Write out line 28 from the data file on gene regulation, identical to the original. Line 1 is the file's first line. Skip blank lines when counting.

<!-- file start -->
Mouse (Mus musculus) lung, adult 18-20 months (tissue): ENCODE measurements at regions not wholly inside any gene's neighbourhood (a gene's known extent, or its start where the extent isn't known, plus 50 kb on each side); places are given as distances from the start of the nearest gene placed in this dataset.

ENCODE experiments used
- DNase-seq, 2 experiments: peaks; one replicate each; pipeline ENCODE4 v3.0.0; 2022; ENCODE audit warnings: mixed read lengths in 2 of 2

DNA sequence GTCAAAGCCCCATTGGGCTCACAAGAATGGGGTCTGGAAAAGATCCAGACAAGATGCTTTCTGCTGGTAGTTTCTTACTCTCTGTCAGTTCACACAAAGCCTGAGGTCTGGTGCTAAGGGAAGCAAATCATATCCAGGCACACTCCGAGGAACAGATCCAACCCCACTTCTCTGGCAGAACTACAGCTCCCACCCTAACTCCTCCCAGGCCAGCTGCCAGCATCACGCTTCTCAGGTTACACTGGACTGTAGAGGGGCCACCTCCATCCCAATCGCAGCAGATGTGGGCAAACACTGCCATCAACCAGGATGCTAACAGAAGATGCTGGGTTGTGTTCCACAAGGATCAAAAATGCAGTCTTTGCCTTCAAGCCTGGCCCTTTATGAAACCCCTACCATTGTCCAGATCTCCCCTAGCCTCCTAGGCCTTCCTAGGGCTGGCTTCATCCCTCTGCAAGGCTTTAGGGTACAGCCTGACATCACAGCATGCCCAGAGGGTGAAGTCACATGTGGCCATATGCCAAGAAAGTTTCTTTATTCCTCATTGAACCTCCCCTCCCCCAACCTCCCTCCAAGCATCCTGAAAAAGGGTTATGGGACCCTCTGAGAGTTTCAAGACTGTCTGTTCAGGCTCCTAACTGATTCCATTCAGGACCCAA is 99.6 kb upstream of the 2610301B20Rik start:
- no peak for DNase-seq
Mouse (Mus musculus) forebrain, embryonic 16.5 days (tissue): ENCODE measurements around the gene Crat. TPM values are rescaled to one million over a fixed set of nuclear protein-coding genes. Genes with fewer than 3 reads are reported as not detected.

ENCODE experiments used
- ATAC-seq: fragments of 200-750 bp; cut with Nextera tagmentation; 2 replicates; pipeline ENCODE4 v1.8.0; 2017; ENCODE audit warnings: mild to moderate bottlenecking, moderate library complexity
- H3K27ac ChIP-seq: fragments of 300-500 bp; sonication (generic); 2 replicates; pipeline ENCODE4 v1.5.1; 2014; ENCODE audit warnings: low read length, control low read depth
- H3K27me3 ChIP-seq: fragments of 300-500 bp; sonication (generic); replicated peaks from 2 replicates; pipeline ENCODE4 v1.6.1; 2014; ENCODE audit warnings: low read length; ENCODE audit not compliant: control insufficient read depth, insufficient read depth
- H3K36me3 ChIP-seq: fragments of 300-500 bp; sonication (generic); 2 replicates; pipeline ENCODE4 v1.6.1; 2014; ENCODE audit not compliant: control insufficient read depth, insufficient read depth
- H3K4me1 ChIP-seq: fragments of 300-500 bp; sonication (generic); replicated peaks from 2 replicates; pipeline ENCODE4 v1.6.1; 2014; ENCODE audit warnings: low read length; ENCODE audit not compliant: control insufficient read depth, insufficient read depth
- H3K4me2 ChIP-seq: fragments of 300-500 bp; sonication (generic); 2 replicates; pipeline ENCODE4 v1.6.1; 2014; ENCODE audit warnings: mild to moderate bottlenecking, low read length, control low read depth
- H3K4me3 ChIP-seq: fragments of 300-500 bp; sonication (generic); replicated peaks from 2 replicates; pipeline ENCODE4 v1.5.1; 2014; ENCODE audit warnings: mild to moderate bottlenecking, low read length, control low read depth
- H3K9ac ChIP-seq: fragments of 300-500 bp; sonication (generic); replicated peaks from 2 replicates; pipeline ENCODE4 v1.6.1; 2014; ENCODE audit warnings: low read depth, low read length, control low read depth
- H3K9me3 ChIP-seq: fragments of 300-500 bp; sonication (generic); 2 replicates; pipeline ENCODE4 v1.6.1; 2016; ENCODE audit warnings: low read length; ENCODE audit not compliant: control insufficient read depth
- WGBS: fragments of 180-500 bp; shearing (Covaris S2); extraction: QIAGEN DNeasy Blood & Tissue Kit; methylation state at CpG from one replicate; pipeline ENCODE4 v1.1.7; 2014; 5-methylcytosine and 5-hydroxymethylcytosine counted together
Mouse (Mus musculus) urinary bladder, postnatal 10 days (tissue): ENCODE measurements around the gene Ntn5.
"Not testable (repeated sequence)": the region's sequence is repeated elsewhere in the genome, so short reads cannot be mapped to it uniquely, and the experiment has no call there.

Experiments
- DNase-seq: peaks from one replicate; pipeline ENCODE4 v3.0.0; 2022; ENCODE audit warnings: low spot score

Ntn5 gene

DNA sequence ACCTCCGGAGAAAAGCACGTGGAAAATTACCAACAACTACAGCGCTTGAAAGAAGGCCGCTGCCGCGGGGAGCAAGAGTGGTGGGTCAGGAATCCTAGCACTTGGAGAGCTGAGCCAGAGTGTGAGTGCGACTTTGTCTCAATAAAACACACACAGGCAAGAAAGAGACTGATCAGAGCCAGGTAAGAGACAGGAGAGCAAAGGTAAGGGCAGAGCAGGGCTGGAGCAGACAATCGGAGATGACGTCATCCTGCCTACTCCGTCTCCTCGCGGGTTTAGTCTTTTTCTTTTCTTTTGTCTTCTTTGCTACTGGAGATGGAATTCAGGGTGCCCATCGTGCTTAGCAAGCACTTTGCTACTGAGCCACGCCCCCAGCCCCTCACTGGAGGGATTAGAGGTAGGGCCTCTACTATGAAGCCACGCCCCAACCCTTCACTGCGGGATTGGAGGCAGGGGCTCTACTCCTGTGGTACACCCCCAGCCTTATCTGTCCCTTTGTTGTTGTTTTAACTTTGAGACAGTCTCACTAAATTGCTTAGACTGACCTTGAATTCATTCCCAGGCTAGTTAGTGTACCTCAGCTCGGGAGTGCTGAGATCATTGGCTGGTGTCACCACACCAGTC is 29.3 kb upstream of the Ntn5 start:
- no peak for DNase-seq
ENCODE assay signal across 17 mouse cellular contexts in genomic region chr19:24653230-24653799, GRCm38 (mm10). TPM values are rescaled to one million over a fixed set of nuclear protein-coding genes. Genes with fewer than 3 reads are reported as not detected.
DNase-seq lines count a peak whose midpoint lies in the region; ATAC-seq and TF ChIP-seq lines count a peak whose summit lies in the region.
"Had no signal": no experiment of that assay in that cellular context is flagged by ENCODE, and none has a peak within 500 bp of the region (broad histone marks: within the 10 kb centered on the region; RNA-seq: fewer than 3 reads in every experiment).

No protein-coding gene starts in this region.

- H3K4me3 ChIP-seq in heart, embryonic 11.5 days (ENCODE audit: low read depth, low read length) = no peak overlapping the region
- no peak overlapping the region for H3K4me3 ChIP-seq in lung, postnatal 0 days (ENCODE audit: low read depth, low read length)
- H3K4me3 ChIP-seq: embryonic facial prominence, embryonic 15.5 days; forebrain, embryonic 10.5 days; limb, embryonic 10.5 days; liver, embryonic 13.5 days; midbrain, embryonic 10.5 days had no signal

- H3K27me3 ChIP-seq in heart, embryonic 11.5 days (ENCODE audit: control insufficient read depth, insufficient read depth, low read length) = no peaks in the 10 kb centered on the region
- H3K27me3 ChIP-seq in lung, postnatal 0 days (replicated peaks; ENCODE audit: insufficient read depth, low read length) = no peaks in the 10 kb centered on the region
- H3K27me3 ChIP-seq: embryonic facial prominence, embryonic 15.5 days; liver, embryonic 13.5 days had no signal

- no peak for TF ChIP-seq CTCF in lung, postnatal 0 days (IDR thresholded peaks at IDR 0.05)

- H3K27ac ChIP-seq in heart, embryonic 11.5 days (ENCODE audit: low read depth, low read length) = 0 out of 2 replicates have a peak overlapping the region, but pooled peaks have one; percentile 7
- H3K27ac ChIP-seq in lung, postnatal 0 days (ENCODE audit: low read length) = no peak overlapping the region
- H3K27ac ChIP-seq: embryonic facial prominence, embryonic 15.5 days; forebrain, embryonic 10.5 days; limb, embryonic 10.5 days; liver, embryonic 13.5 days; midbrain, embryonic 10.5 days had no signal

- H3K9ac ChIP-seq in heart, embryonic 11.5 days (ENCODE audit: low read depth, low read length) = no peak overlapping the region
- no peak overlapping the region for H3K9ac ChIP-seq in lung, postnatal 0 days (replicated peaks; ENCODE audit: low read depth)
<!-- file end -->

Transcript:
No protein-coding gene starts in this region.